Ravens, Boller to face ultimate test against Pats

FOXBORO, Mass. -- For quarterback Kyle Boller and the Baltimore Ravens, this football game is the ultimate proving ground in regards to reputation and playoff implications.<br><br> Against the defending Super Bowl champion New England Patriots (9-1) Sunday at Gillette Stadium, Baltimore (7-3) and Boller will face off with fundamentally sound strategists who have won 24 of their last 25 games. That includes a streak of 21 consecutive wins snapped by the Pittsburgh Steelers a month ago.

The Ravens will have to unseat the Patriots without the services of All-Pro runner Jamal Lewis because of a sprained right ankle and Chester Taylor starts in his place. They'll try to match wits with mastermind coach Bill Belichick.

And Boller, a 23-year-old passer just beginning to hit his stride, will be competing against one of the NFL's most polished, composed quarterbacks: Tom Brady, two-time Super Bowl MVP.

"This is a huge game for me," Boller said. "I'm not going to go out there and try to be a better quarterback than Tom Brady. That's where you get into trouble.

"I'm just going to go out there and be myself and play like I've played for the last couple of weeks: play smart and not turn the ball over. If you do those things, you win football games."

For Brady, the epitome of quarterback cool in a manner unseen since Joe Montana, winning is simply what he and the Patriots do. Especially at home, where they have won their last 16 games, going 20-3 since Gillette Stadium opened.

Brady has earned two Super Bowl rings as an accurate, opportunistic quarterback who rarely makes mistakes. In 56 career starts, he has led the Patriots on 16 game-winning drives.

"To me, he is a microcosm of this team," Ravens coach Brian Billick said. "He's experienced, doesn't make a lot of mistakes. He knows his job. He knows his limitations. He knows what he has to do to win a game.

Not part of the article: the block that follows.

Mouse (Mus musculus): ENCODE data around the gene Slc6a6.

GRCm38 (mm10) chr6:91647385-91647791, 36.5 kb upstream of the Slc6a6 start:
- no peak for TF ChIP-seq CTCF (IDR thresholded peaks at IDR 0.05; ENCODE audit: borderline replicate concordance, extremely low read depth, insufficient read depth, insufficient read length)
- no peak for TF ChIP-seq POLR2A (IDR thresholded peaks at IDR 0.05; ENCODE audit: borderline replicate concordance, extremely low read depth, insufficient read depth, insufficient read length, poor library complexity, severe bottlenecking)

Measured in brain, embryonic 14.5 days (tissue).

"He's very rarely going to do anything to beat them."

Brady's precision rises to another level in this stage, where he's celebrated as a celebrity quarterback who dates starlets yet has the blue-collar work ethic of a construction worker. At Gillette Stadium, Brady has thrown just four interceptions in his past 13 games.

He'll have a worthy foil to work against Sunday in his first encounter with the top scoring defense in the league (140 points) and top NFL Defensive Player of the Year candidate Ed Reed.

Reed has intercepted six passes, scoring two touchdowns, demonstrating rare play-making abilities.

Between Reed and Brady, two of the most cerebral young athletes in the league will duel for the first time in a battle of wits and deception.

"I always look at it as a chess match," Reed said. "You have to be a very disciplined team when you're playing the Patriots. He can make every throw.

"He definitely is going to look you off and give you a pump here and there. He hasn't won two Super Bowls for nothing. He has all the respect from me."

Reed deserves a lot of respect, too.

In 42 games, the Pro Bowl safety has recorded 18 interceptions, broken up 43 passes and scored three touchdowns.

Reed has started to eclipse linebacker Ray Lewis, his mentor and the reigning NFL Defensive Player of the Year, as the man who offensive coordinators must game plan for to avoid his game-changing ability.

"If you had asked me who I would take as a defensive MVP in the league from what I have seen, it would have to be Reed," Belichick said. "He is tremendous. I think Ed Reed probably brings everything you like in a football player.

"I think of all of his attributes, I would say that his most outstanding one is his intelligence. He anticipates very well. He knows what the offense is doing. Wherever the ball is, that is where he's going to show up."